Long Island / New York Defamation Lawyer

Defamation is a false statement of fact that is published without privilege or authorization to a third party, which harms the reputation of another. Defamation can be spoken (slander) or in writing (libel). Statements may be defamatory per se (based on the words communicated by themselves) or per quod (through reference to extrinsic facts).

The injury involved with defamation is to the reputation of a person or a business. Rejection by family members and friends, lost business opportunities, and the cost associated with “clearing” one’s name are just some of the common and tragic results of defamatory statements.

At the Law Office of Stephanie G. Ovadia, we understand the damage inflicted by a reputation ruined due to false statements. Stephanie Ovadia has represented clients in all walks of life involved in defamation cases. She understands the importance of a thorough investigation and evaluation of a defamation case. If you believe you were the victim of defamatory comments, consider contacting the Law Office of Stephanie G. Ovadia today for a free consultation.


Defamation is defined as “the making of a false statement which tends to ‘expose the plaintiff to public contempt, ridicule, aversion or disgrace, or induce an evil opinion of him in the minds of right-thinking persons, and to deprive him of their friendly intercourse in society’”. (Foster v. Churchill, 87 N.Y.2d 744, 751 [1995] citing Rinaldi v Holt, Rinehart & Winston, 42 N.Y.2d 369, 379 [1977]). A defamation action requires (i) a false statement that is (ii) published without privilege or authorization (iii) to a third party, (iv) constituting fault as judged by, at a minimum, a negligence standard, and (v) causes special harm or constitute defamation per se. (Restatement [Second] of Torts § 558).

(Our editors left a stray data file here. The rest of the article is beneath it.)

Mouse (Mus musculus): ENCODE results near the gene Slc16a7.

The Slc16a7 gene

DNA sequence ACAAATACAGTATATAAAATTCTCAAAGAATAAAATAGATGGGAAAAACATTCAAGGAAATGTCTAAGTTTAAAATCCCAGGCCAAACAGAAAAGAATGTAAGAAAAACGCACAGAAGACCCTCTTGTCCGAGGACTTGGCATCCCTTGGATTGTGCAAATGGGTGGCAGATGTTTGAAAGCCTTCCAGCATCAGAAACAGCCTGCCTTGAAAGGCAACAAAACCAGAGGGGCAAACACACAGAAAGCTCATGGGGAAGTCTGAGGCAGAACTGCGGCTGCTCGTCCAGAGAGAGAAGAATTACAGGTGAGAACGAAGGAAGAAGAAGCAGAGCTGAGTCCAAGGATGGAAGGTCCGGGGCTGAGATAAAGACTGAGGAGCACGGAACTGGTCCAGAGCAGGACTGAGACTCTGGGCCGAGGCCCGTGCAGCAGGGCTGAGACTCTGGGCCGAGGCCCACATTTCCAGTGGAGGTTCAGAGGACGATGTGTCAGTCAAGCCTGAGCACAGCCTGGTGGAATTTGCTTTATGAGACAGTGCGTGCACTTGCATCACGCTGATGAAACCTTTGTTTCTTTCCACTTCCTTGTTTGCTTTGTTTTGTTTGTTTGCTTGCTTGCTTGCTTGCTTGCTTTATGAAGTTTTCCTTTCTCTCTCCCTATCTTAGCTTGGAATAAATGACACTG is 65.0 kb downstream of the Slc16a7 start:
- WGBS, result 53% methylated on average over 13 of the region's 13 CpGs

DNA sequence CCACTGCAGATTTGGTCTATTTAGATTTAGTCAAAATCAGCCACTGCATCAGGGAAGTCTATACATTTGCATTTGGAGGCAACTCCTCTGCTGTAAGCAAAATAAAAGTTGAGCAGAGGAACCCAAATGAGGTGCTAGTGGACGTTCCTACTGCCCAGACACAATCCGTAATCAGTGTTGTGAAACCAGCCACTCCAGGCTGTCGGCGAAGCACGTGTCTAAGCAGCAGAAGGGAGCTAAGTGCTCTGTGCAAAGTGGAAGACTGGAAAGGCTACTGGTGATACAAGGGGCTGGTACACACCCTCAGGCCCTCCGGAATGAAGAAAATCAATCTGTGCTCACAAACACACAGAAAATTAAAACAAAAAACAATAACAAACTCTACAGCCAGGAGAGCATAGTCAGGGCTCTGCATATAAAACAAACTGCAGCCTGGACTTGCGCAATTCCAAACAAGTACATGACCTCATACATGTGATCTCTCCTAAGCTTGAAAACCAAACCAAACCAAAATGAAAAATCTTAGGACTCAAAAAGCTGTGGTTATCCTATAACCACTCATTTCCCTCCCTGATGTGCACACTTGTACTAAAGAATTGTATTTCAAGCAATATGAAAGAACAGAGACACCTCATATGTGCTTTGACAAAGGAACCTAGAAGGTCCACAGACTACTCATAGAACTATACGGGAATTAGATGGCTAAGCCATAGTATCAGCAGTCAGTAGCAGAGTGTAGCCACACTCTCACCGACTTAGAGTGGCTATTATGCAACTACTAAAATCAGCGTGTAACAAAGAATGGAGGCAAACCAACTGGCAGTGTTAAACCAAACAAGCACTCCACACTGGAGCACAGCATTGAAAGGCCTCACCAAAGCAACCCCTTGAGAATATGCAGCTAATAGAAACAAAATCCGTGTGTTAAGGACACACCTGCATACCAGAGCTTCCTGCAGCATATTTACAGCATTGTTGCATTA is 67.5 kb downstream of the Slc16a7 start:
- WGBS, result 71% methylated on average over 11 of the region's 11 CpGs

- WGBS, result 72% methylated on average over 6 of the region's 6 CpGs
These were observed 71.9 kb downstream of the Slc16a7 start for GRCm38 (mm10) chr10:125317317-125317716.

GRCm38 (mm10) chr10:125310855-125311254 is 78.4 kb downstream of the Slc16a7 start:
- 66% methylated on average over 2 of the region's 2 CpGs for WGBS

“Special damages contemplate ‘the loss of something having economic or pecuniary value.’” (Liberman v. Gelstein, 80 NY 2d 429, 434-435 [1992]). The accepted categories of defamation per se consist of statements (i) charging a person with a serious crime, (ii) tending to injure another in his or her trade, business or profession, (iii) stating a person has a loathsome disease, or (iv) imputing unchastity to a woman. (Id. at 435).

“So much depends on your reputation. Guard it with your life.”

– Robert Greene

An ever-increasing issue is the proliferation of internet-based defamation. Often, defamation on the internet is anonymous. Many “review” websites allow people to anonymously post false statements with seeming impunity. The “review” websites themselves use Section 230 of the Communications Decency Act to disclaim any and all liability for the postings of its anonymous posters, making the primary means of redress a legal action against the anonymous poster. Often, the only way these “review” websites will reveal the identity of its anonymous posters are through subpoenas, with removal requiring a court order.


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